WandaVision has been a constant series of surprises throughout its season (no word on if there will be another for this, or any Disney+ Marvel series), and the big revelations keep on coming.
The beginning of Black Lightning’s final season was a surprise in many ways. None of the characters seem to be doing particularly well, dealing with the aftermath of the Markovian attack. The status quo has definitely been changed for just about everyone.
The second season of Batwoman has gone from something that I was worried about to something that’s been really impressing me. It’s a dicey situation when you lose your lead actor, but they’ve managed to rise above the problem and, in my opinion, make the show even better.
WandaVision has been excellent at delivering a surprising, well-told story that keeps even a longtime hero geek like me guessing and being stunned.
After a very long hiatus, Black Lightning is back for what is sadly a final season. I have no idea why the show is ending, and, judging from some of the cast reactions, it was a surprise to at least some of them, too.
Since the very surreal WandaVision started, we’ve been seeing some cracks in the idyllic life of Westview, New Jersey. Now those cracks are becoming more like gaping chasms.
Batwoman’s second season continues to impress as we see the adventures of Gotham’s newest crimefighter. We learn some of Alice’s history, get conflicting stories about Kate’s plane crash, and learn about Safiyah, a name that’s been floating around in the background for some time now.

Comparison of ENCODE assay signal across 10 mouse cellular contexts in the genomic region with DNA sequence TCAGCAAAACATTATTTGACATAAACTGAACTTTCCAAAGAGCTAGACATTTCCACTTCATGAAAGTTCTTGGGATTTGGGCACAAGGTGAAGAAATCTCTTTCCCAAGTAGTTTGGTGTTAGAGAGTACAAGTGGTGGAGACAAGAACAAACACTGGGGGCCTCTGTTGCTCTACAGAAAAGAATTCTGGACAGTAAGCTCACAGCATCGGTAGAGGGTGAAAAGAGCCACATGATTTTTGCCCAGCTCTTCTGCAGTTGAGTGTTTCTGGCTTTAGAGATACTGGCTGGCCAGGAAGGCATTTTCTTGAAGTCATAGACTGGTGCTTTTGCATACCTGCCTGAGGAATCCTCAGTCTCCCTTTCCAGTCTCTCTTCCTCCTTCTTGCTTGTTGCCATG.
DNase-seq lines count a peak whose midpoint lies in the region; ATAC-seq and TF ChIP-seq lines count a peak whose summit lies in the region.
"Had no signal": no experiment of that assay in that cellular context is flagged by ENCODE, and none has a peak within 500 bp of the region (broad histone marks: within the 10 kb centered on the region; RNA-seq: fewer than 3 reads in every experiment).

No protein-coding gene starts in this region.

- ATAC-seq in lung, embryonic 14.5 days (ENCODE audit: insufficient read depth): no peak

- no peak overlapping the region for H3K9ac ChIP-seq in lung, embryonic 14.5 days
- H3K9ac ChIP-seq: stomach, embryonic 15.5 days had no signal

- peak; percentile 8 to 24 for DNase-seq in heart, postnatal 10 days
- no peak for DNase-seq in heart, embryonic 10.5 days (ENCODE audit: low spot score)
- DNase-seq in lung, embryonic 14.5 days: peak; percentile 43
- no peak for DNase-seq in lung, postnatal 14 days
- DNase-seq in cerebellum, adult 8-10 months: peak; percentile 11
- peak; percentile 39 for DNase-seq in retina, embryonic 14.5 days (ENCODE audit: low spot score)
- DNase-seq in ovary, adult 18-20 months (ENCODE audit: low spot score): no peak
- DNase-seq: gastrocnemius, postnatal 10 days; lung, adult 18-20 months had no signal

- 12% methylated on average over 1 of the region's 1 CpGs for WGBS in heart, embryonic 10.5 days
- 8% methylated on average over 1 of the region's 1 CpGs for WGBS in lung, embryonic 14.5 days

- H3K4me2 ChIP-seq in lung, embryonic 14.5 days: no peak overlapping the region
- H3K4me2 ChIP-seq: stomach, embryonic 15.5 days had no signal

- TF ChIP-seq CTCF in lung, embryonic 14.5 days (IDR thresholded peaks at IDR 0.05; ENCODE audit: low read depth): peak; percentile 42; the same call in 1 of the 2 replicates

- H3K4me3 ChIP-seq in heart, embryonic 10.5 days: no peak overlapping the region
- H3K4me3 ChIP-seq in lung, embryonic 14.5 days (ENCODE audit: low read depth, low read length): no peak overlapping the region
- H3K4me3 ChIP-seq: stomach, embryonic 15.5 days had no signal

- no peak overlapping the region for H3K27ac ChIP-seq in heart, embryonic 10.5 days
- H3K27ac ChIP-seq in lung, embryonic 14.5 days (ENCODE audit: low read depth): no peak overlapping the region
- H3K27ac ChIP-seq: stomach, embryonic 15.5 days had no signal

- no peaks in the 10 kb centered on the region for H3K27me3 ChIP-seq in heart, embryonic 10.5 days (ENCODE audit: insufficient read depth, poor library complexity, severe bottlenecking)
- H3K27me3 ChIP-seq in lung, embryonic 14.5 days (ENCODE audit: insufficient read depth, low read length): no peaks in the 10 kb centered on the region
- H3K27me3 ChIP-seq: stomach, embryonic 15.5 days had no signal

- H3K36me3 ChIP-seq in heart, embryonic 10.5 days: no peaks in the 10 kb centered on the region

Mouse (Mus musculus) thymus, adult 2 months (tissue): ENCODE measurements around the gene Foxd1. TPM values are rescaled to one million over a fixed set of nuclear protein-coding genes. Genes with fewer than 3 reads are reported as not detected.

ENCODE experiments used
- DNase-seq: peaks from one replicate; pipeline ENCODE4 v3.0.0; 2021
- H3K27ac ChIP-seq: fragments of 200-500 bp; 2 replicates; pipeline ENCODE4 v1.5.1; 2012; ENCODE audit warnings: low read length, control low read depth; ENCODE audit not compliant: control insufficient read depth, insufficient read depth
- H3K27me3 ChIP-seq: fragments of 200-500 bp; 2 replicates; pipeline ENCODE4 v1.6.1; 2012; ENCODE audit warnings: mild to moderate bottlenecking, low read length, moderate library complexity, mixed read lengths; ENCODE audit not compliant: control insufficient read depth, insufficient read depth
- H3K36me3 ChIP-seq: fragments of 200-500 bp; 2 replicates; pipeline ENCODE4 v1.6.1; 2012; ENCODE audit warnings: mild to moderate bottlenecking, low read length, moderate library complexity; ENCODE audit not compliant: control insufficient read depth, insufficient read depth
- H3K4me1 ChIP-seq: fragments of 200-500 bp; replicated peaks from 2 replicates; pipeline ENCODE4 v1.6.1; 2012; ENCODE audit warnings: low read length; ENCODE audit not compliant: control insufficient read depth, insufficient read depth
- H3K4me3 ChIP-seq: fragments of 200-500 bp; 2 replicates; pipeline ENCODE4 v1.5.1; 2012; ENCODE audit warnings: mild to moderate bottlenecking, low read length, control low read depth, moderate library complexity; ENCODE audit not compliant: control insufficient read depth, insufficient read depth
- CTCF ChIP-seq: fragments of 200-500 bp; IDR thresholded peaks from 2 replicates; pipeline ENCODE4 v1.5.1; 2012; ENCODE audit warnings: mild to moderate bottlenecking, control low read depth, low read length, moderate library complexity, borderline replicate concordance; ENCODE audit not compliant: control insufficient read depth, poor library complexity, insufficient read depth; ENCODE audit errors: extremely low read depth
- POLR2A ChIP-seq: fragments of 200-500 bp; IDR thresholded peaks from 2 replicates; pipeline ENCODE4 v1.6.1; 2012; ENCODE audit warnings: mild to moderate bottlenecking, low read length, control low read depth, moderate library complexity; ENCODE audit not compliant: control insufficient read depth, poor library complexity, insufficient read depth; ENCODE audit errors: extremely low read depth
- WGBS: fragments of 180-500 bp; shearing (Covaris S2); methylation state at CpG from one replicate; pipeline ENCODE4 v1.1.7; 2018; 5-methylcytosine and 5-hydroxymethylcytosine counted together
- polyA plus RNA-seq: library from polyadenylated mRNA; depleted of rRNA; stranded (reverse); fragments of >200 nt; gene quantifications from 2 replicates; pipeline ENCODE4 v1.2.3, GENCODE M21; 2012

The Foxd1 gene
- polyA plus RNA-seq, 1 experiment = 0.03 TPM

After the mid-season break, Young Justice goes on with their story. They have a lot of moving parts, and the settings range from a few familiar places on Earth to distant planets and space stations. The conspiracy against Earth’s metahumans, aided by villains and alien gods, gets deeper and more complicated, and they even work in a really obscure DC Character, as we see the spread of the bad guys’ “Influence.”
Now, we start to see much stronger ties to the wider Marvel Cinematic Universe. “We Interrupt This Program” is aptly titled, as we see little of our titular heroes, and a great deal more of various supporting characters from throughout the MCU.
A lot of the time, the titles of Doom Patrol are a stretch, or just don’t make a lot of sense. That’s not the case with this one. “Dad Patrol” does have a recurring theme of fatherhood, although, since it’s this crew of odd characters, none of them exactly distinguish themselves.